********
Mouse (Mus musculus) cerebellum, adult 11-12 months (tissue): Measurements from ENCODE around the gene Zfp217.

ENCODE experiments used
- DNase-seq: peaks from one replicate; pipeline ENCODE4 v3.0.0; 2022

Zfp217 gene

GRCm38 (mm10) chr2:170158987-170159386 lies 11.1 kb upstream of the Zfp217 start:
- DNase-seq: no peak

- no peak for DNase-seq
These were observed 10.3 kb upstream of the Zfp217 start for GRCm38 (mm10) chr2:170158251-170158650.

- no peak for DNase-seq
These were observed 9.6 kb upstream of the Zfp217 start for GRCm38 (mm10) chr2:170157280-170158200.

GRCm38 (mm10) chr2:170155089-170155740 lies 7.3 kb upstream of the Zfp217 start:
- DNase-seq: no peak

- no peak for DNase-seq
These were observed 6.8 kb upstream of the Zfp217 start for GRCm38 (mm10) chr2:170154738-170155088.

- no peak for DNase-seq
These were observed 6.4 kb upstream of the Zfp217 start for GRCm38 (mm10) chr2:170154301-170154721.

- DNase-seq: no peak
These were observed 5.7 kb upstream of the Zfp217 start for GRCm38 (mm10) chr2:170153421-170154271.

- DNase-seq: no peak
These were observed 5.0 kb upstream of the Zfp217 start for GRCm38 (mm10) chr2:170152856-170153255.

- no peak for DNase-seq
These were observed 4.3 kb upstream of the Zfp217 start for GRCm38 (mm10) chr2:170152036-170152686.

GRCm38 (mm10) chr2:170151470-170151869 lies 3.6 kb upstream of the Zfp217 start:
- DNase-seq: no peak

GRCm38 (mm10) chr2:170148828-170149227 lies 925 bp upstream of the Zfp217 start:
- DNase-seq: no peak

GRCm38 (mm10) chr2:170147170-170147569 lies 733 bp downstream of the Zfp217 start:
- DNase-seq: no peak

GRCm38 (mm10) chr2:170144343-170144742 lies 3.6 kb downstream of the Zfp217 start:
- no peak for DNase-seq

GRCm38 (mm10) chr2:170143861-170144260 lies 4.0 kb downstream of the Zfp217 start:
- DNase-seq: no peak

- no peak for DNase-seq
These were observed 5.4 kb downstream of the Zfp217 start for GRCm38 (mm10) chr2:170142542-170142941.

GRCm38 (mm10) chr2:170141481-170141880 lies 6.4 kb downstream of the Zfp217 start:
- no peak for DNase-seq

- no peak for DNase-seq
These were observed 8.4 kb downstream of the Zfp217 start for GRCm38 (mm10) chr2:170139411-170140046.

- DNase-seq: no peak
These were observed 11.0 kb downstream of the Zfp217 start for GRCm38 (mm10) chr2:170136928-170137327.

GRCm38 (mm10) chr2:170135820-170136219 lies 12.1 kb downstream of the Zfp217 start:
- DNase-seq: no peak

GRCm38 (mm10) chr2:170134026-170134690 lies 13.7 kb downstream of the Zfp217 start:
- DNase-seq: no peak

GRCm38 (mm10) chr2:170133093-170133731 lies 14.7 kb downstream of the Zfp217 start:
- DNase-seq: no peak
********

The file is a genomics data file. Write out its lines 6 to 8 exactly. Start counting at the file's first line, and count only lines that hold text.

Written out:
- DNase-seq: no peak

- no peak for DNase-seq
These were observed 10.3 kb upstream of the Zfp217 start for GRCm38 (mm10) chr2:170158251-170158650.